Treasuries Extend Losses After Auction of $13 Billion in 30-Year Bonds
Treasuries fell as the government sold $13 billion of 30-year bonds after economic reports showed initial jobless claims dropped last week more than economists forecast and the trade deficit narrowed.
The bonds drew a yield of 3.820 percent, compared with the average forecast of 3.806 percent in a Bloomberg News survey of 9 of the Federal Reserve’s 18 primary dealers. The bid-to-cover ratio, which gauges demand by comparing total bids with the amount offered, was 2.73, versus 2.77 at the auction last month and an average of 2.65 for the past 10 offerings. Today’s sale, a reopening of the August sale, is the final of three note and bond auctions this week totaling $67 billion.
“There’s a lot of supply, not just here, but globally,” said Thomas Tucci, head of U.S. government bond trading in New York at the primary dealer Royal Bank of Canada in New York, before the auction. “There’s concern about the global supply picture and if rates will attract enough buyers.” As a primary dealer, RBC is obligated to participate in Treasury auctions.
The yield on the 30-year bond gained 10 basis points, or 0.10 percentage point, to 3.83 percent at 1:05 p.m. in New York, according to BGCantor Market Data. The yield on the benchmark 10-year note gained 9 basis points to 2.75 percent.
The extra yield that investors demand for 30-year bonds compared with 10-year debt was 1.07 percentage points before the auction. It touched a record high 1.25 percentage points when Fed policy makers met Aug. 10. The five-year average is 0.50 percentage point, according to Bloomberg data.
Indirect bidders, an investor class that includes foreign central banks, purchased 36.1 percent of the bonds today, compared with 46 percent at the Aug. 12 sale and an average of 36.6 percent for the past 10 sales.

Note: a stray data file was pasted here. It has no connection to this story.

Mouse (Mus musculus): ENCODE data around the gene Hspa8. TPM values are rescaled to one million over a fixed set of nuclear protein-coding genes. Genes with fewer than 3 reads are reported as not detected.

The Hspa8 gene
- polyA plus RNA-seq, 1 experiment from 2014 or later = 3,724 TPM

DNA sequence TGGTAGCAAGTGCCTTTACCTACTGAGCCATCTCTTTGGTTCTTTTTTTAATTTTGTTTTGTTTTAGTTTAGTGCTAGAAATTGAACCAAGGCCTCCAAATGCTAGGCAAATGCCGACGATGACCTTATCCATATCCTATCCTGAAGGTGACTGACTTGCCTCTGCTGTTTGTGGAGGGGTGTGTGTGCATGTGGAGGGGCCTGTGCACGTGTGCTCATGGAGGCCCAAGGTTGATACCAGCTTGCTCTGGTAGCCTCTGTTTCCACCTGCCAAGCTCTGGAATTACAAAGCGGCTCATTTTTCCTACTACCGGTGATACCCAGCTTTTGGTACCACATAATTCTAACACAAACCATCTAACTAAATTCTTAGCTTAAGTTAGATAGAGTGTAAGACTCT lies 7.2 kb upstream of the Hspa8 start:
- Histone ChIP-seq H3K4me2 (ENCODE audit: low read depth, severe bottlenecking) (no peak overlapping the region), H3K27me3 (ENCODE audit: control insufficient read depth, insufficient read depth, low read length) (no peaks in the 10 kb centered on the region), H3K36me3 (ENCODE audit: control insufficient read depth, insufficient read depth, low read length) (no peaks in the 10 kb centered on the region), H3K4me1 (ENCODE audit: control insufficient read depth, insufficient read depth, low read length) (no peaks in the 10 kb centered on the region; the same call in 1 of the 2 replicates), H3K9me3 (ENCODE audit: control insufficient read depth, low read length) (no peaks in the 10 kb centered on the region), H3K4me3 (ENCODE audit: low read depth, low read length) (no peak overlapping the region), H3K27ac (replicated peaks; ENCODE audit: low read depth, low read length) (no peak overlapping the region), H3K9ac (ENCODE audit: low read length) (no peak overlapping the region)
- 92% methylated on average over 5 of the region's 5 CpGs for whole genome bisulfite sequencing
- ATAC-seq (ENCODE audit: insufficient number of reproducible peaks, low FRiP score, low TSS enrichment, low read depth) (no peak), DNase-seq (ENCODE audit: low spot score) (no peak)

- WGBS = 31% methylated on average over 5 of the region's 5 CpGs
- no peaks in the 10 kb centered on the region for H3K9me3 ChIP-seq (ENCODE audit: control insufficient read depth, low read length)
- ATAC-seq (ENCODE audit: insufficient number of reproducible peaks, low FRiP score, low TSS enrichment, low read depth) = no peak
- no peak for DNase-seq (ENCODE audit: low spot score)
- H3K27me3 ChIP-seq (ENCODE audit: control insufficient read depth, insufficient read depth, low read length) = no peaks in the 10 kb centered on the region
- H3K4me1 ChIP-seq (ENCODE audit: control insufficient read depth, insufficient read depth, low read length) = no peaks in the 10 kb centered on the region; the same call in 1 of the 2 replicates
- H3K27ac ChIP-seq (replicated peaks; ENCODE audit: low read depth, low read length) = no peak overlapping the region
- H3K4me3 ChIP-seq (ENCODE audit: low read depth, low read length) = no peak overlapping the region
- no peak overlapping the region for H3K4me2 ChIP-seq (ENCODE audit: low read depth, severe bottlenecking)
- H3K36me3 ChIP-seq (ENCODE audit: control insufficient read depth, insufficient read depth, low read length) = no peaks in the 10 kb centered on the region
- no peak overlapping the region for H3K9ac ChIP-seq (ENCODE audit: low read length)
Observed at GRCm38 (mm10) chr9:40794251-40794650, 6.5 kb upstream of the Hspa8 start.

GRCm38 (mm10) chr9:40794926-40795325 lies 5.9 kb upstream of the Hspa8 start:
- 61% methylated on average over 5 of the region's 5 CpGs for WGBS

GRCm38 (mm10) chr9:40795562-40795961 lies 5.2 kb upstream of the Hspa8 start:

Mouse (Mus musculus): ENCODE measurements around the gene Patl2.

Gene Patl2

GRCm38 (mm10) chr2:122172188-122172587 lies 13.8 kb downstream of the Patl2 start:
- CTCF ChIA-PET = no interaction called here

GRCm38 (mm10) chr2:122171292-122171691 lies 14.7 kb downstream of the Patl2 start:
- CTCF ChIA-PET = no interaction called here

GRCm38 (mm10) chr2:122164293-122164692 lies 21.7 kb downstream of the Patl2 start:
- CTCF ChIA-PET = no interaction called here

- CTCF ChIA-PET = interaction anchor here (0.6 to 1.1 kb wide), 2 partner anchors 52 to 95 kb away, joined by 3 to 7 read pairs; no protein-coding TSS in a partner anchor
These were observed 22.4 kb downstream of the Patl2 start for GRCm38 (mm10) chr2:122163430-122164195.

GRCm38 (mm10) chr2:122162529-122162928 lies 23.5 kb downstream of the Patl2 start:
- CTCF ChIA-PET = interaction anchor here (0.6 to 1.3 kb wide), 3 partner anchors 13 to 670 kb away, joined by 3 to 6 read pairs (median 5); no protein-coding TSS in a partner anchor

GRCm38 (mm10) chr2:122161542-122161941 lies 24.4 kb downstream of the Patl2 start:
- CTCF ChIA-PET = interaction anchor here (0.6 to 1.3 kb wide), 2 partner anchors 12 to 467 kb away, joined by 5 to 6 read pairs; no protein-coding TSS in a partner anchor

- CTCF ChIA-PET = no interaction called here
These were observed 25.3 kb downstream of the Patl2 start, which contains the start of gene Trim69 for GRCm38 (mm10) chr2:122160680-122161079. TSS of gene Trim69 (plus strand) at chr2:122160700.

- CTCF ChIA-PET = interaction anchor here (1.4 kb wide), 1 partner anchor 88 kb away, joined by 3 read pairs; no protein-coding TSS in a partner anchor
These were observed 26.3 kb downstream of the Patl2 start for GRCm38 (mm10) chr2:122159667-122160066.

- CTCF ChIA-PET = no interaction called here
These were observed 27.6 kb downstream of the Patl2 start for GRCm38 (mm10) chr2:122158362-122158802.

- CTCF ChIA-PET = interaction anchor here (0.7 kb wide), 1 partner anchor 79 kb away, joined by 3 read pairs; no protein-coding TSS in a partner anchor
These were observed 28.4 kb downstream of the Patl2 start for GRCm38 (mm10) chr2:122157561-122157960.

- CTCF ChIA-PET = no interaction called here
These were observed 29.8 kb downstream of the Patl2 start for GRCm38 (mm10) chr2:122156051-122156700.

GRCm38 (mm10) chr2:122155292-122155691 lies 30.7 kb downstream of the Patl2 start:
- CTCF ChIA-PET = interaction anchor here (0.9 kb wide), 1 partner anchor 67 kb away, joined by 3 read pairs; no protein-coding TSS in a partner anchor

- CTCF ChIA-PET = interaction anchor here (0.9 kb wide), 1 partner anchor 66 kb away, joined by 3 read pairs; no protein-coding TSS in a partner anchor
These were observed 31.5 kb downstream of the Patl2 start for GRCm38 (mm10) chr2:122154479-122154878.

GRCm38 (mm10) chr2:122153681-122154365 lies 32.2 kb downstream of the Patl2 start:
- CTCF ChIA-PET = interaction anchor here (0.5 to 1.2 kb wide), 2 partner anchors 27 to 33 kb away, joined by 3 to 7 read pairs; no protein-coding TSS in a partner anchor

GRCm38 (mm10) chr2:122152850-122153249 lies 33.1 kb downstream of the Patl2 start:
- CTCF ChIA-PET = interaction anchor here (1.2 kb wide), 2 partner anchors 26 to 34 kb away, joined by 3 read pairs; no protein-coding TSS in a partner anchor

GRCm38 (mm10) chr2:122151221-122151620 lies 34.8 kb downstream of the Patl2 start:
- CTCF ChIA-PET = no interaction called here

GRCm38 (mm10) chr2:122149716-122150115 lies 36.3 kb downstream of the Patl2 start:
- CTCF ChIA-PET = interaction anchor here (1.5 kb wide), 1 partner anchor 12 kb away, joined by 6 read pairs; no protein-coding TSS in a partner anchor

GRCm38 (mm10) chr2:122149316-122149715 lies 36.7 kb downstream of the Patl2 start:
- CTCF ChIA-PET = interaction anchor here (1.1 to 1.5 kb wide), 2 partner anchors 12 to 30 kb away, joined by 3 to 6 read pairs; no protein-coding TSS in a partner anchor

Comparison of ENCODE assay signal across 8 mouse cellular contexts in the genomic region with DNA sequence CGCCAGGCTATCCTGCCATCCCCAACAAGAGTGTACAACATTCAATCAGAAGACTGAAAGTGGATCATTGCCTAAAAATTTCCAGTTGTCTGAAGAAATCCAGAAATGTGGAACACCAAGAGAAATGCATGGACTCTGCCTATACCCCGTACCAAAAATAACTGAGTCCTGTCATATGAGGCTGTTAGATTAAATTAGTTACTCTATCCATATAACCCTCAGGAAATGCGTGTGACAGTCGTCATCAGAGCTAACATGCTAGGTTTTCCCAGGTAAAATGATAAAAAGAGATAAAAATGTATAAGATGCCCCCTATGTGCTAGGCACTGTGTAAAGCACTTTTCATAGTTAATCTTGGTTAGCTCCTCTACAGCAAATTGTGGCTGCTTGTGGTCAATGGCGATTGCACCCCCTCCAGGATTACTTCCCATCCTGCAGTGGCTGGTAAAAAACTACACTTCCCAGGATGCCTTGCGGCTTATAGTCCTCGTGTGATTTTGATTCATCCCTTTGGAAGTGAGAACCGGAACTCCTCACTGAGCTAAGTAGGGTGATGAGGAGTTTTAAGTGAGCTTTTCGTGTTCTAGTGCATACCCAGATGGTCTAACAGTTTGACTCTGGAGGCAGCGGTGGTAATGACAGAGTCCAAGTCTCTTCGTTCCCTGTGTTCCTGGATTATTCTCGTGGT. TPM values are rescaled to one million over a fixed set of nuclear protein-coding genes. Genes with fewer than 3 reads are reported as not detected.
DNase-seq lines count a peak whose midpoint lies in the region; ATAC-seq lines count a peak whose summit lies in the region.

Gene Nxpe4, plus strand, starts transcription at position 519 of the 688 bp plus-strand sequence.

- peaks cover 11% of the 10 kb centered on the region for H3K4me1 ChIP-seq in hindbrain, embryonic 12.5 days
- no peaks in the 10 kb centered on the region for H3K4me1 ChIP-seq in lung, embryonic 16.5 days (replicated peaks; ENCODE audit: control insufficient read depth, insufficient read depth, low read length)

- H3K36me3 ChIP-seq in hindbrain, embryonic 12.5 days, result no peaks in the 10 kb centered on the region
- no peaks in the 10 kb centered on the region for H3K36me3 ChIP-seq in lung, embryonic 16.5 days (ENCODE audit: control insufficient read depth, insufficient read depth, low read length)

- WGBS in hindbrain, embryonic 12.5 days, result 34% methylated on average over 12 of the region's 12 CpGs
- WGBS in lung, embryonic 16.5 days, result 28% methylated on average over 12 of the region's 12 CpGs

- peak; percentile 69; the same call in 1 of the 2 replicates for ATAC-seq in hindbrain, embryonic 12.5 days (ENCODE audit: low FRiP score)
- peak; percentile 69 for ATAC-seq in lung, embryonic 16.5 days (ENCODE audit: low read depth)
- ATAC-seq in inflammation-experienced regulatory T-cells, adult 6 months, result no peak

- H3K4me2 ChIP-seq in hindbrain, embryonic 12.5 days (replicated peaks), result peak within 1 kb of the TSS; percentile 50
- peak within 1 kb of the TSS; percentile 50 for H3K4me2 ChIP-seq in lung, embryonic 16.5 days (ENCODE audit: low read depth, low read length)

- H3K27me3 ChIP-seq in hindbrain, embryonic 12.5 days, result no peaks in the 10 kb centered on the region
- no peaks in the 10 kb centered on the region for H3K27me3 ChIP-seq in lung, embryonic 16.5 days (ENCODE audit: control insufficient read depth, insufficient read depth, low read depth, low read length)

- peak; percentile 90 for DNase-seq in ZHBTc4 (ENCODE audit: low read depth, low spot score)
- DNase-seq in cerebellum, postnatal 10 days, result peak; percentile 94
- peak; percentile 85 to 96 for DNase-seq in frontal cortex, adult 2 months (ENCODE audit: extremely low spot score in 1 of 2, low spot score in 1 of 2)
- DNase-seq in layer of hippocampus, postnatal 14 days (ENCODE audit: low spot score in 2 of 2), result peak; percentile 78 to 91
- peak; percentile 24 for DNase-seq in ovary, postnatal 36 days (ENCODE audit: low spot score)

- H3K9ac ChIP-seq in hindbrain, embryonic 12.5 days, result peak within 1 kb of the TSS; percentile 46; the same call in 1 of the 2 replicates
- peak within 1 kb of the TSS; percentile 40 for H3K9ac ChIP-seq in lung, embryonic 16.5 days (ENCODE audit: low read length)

Direct bidders, non-primary-dealer investors who place their bids directly with the Treasury, bought 8.3 percent, compared with an average of 18 percent for the past 10 sales.
Thirty-year bonds have returned 20 percent to investors this year, compared with an 8 percent gain for the broader Treasury market as of yesterday, Bank of America Merrill Lynch indexes show.
Treasuries dropped earlier as the Labor Department reported that initial jobless claims fell more than expected to 451,000 in the week ended Sept. 4, from a revised 478,000. The median forecast of 46 economists in a Bloomberg News survey was for a drop to 470,000 from a previously reported 472,000.
The global economic recovery is proving slower than projected, and policy makers may need to extend or bolster stimulus programs to support it, the Organization for Economic Cooperation and Development said.
Recent data suggest the economy of the Group of Seven nations could grow at an annualized rate of about 1.5 percent in the second half, below the 1.7 percent previously envisaged and the 3 percent rate of the first six months of the year, the Paris-based organization said today.
Treasuries rallied on Aug. 10, when the Fed said at the conclusion of its policy meeting that it would keep its bond holdings level by resuming the purchase of U.S. debt to support a recovery it described as weaker than earlier anticipated.
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